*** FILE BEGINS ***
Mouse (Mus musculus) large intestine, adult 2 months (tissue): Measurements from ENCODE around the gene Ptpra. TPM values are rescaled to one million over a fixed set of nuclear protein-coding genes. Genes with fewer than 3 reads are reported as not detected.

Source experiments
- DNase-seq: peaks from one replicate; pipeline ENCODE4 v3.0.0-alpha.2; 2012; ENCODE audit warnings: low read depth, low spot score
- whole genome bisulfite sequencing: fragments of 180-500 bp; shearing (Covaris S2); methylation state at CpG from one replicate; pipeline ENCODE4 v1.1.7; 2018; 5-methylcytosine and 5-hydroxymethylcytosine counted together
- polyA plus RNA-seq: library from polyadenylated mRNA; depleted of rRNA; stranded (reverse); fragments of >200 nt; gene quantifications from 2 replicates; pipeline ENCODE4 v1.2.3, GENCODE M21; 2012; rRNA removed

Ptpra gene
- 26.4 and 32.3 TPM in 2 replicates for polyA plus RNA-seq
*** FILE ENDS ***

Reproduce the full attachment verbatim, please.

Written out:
Mouse (Mus musculus) large intestine, adult 2 months (tissue): Measurements from ENCODE around the gene Ptpra. TPM values are rescaled to one million over a fixed set of nuclear protein-coding genes. Genes with fewer than 3 reads are reported as not detected.

Source experiments
- DNase-seq: peaks from one replicate; pipeline ENCODE4 v3.0.0-alpha.2; 2012; ENCODE audit warnings: low read depth, low spot score
- whole genome bisulfite sequencing: fragments of 180-500 bp; shearing (Covaris S2); methylation state at CpG from one replicate; pipeline ENCODE4 v1.1.7; 2018; 5-methylcytosine and 5-hydroxymethylcytosine counted together
- polyA plus RNA-seq: library from polyadenylated mRNA; depleted of rRNA; stranded (reverse); fragments of >200 nt; gene quantifications from 2 replicates; pipeline ENCODE4 v1.2.3, GENCODE M21; 2012; rRNA removed

Ptpra gene
- 26.4 and 32.3 TPM in 2 replicates for polyA plus RNA-seq